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WHAT WORKS BEST IN EDUCATION:THE POLITICS OF COLLABORATIVE EXPERTISE

How can we ensure that every student achieves at least one year’s progress for one year of schooling?

Governments and schools have spent billions of dollars trying to fix education. But evidence shows that many popular solutions have little impact on student learning.

In two new reports, renowned education researcher John Hattie explores common policy “fixes” that distract from other, potentially better, solutions.

Join the conversation at blog.pearson.com.

TASK 1. SHIFT THE NARRATIVE

The first step is reframing the conversation to focus on progress. High achievement and standards are not ends in themselves; everyone from teachers and school leaders, to parents and policymakers should be working together towards ensuring every child receives at least one year’s worth of progress for one year’s input.

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TASK 2. AGREE ON WHAT A YEAR’S PROGRESS LOOKS LIKE

There needs to be debate and agreement among educators about what a year’s progress looks like, which may be different for each student depending on their starting point. This shared understanding will reduce the variability in teachers’ understanding of challenge and progression for students, and is the only way to truly accelerate progress.

TASK 3. EXPECT A YEAR’S WORTH OF PROGRESS

One of the greatest influences on learning is the expectations of the students and teachers. When students have teachers with high expectations, they tend to be very successful in achieving their goals and are turned on to learning.

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TASK 4. DEVELOP NEW ASSESSMENT AND EVALUATION TOOLS

We have to find better ways of helping teachers and students use assessments to optimize teaching and learning. Too much weight is placed on using tests to measure achievement, instead of forming the basis for different interventions or more support. Evaluation tools should shape learning rather than simply measure it.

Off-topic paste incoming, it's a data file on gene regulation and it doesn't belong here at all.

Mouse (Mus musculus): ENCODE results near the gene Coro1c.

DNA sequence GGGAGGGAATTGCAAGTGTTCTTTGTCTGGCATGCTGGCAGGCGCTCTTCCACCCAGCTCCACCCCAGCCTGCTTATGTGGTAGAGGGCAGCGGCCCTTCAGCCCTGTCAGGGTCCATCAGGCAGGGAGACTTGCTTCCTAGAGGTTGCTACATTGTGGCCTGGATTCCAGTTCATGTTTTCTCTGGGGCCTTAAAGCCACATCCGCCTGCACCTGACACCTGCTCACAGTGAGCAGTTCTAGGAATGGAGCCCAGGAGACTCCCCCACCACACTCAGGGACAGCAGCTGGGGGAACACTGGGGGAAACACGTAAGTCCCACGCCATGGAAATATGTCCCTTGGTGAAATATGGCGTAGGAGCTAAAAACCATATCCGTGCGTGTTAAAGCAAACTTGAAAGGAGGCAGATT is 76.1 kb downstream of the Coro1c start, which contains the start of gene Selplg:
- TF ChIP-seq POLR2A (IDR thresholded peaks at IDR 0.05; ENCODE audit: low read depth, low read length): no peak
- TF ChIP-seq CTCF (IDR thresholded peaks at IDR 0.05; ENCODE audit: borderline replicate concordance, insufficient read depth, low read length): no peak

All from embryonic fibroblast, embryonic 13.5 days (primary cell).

TASK 5. KNOW THY IMPACT!

School leaders should create an environment that enables excellent teaching and strong communication among teachers, parents and students. With a focus on making an impact, teachers should identify upfront what success looks like.

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TASK 6. ENSURE TEACHERS HAVE EXPERTISE IN DIAGNOSIS, INTERVENTION AND EVALUATION

Not surprisingly, the education interventions with the biggest impact almost always relate back to the teacher. Educators need to understand what each student already knows and where they need to go next, be experts in using an array of interventions to help get the student there and then to evaluate the impact that they’ve made.

TASK 7. STOP IGNORING WHAT WE KNOW AND SCALE UP SUCCESS

There is a tremendous amount of consistency across education - each year, students face challenges similar to the students before them, and we have a wealth of knowledge about how to best address those challenges. Teachers should therefore be encouraged to use existing approaches and ideas that have already been proven to be successful with students.

TASK 8. LINK AUTONOMY TO A YEAR’S PROGRESS

Where teachers are enabling all students to gain at least a year’s growth for a year’s input, they should be given autonomy - which they have earned. Their strategies and tactics should be shared among the teaching community to help increase the expertise of all teachers.

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  • The paper
  • About open ideas

WHAT WORKS BEST IN EDUCATION: THE POLITICS OF COLLABORATIVE EXPERTISE

By John Hattie

John Hattie is Professor and Director of the Melbourne Education Research Institute at the University of Melbourne, Australia, and Deputy Director of the Science of Learning Research Centre. He is the author of Visible Learning and Visible Learning for Teachers, the co-author (with Gregory C. R. Yates) of Visible Learning and the Science of How We Learn and co-editor (with Eric Anderman) of the International Guide to Student Achievement.

Download PDF (Spanish translation)

John Hattie

About Open Ideas

Pearson’s goal is to help people make progress in their lives through learning. This means we’re always learning too.

This series of publications, Open Ideas, is one of the ways in which we do this. We work with some of the best minds in education - from teachers and technologists, to researchers and big thinkers - to bring their independent ideas and insights to a wider audience.

How do we learn, and what keeps us motivated to do so? What is the body of knowledge and skills that learners need as we move into the second half of the twenty-first century? How can smart digital technologies be best deployed to realise the goal of a more personalised education? How can we build education systems that provide high quality learning opportunities to all?

These questions are too important for the best ideas to stay only in the lecture theatre, on the bookshelf or alone in one classroom. Instead they need to be found and supported, shared and debated, adopted and refined.

Our hope is that Open Ideas helps with this task, and that you will join the conversation.

Read other reports in the Open Ideas series